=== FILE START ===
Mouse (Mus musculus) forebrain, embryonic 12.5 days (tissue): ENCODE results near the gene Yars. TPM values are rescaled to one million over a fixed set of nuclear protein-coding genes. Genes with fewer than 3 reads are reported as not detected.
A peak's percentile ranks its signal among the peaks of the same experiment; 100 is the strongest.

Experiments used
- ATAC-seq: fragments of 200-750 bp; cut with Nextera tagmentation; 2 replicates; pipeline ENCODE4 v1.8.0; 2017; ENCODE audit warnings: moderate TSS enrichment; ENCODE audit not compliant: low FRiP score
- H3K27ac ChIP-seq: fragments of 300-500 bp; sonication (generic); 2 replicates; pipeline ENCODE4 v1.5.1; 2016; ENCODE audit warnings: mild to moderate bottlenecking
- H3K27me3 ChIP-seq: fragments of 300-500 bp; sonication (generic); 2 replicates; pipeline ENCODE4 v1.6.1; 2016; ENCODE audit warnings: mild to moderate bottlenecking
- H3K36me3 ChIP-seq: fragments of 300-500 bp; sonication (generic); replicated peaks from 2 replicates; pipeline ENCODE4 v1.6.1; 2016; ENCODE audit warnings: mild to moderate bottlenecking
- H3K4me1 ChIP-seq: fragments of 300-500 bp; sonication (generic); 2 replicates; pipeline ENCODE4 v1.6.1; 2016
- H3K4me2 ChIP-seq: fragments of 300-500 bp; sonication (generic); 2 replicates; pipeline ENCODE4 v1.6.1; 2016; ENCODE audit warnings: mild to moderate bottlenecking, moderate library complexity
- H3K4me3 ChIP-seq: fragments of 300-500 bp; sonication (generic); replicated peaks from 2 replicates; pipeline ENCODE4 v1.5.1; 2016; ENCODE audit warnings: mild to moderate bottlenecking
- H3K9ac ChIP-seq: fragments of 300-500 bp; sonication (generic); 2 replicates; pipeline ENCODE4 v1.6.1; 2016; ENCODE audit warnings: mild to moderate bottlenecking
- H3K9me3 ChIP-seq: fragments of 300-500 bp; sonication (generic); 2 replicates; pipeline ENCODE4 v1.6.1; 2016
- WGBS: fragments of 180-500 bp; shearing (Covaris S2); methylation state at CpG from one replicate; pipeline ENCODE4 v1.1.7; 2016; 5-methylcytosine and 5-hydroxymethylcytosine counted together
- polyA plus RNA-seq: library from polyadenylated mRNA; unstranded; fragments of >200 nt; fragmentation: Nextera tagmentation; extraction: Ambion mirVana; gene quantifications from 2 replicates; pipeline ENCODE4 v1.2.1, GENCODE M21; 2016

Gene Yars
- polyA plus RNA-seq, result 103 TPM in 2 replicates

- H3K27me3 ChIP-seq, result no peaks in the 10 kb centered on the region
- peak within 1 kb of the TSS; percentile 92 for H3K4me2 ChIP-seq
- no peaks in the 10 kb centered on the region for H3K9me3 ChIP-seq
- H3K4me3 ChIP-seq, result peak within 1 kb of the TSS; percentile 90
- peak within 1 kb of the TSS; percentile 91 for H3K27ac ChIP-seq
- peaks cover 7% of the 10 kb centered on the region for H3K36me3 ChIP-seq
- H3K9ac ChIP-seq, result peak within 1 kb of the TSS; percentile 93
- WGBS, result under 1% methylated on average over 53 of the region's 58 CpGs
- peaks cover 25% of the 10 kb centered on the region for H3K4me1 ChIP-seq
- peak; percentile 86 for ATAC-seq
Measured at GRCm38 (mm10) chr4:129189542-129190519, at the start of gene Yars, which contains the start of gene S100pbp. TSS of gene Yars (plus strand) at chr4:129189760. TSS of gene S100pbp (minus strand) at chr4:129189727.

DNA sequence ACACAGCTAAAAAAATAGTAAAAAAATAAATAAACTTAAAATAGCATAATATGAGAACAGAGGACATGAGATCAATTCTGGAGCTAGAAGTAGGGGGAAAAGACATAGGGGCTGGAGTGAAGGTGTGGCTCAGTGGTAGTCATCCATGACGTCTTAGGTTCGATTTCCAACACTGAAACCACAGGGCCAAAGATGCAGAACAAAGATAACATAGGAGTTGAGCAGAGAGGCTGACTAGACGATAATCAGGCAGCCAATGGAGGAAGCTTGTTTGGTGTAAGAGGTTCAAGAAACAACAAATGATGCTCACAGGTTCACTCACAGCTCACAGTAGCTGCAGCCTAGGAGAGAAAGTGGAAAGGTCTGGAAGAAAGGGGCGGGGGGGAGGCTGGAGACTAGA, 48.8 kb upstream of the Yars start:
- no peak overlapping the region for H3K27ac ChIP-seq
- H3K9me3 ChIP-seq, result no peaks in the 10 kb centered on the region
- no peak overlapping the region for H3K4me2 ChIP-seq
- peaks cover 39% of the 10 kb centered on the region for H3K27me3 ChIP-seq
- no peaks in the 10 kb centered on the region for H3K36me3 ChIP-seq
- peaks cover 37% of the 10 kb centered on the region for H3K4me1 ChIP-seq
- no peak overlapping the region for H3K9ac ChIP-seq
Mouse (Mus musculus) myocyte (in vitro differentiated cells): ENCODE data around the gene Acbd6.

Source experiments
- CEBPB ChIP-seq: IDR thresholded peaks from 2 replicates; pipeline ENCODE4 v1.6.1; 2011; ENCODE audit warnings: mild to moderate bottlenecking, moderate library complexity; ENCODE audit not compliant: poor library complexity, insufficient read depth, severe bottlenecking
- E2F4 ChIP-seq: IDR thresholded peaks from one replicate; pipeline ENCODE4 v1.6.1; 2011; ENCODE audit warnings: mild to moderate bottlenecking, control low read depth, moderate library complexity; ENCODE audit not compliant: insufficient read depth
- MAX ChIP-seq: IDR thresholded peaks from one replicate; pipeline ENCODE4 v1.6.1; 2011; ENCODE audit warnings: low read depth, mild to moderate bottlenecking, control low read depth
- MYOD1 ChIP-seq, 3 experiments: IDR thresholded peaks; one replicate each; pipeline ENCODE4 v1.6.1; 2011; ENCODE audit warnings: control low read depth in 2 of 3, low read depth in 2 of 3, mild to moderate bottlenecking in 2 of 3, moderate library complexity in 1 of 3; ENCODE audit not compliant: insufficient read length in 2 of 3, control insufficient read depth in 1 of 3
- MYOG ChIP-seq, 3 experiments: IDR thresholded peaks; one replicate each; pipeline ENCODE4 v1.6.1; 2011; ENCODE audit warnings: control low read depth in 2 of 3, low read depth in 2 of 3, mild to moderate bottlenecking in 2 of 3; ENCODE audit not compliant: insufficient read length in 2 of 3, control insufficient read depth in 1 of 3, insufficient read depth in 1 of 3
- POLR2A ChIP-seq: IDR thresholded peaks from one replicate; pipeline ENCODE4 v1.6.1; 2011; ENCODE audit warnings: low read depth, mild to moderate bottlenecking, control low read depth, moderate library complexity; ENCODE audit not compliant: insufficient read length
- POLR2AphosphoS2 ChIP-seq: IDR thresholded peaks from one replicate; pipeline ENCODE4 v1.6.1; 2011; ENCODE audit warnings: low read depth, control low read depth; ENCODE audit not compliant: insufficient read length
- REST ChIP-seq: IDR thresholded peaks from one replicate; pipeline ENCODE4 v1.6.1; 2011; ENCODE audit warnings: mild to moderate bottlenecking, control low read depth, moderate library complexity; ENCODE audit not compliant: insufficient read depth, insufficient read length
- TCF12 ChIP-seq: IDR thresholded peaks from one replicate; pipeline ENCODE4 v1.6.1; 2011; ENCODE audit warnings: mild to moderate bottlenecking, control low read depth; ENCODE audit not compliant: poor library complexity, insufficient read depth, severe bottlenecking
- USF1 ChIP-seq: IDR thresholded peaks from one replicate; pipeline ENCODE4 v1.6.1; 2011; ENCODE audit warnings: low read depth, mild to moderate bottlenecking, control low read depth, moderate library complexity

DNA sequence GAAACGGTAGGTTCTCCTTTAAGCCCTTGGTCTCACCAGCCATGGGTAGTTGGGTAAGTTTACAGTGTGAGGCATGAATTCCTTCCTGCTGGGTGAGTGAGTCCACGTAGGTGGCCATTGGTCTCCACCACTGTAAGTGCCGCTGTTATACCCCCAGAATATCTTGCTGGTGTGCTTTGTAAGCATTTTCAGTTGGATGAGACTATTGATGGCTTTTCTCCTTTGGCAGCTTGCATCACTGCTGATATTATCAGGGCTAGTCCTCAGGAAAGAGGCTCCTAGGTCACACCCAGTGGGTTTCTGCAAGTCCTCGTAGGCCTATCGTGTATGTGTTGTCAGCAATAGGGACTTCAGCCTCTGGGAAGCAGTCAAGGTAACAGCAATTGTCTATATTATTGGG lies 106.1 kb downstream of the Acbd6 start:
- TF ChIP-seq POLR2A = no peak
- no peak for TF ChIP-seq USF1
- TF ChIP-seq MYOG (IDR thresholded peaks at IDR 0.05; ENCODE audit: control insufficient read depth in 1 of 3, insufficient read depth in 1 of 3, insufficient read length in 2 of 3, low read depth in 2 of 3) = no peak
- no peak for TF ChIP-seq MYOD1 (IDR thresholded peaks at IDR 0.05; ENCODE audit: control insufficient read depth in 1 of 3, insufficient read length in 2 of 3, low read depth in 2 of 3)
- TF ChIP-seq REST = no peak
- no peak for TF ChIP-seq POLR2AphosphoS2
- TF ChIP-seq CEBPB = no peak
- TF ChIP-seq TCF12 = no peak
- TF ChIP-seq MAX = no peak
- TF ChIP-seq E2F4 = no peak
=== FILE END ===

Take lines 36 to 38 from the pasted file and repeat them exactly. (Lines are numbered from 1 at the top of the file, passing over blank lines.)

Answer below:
Mouse (Mus musculus) myocyte (in vitro differentiated cells): ENCODE data around the gene Acbd6.

Source experiments
- CEBPB ChIP-seq: IDR thresholded peaks from 2 replicates; pipeline ENCODE4 v1.6.1; 2011; ENCODE audit warnings: mild to moderate bottlenecking, moderate library complexity; ENCODE audit not compliant: poor library complexity, insufficient read depth, severe bottlenecking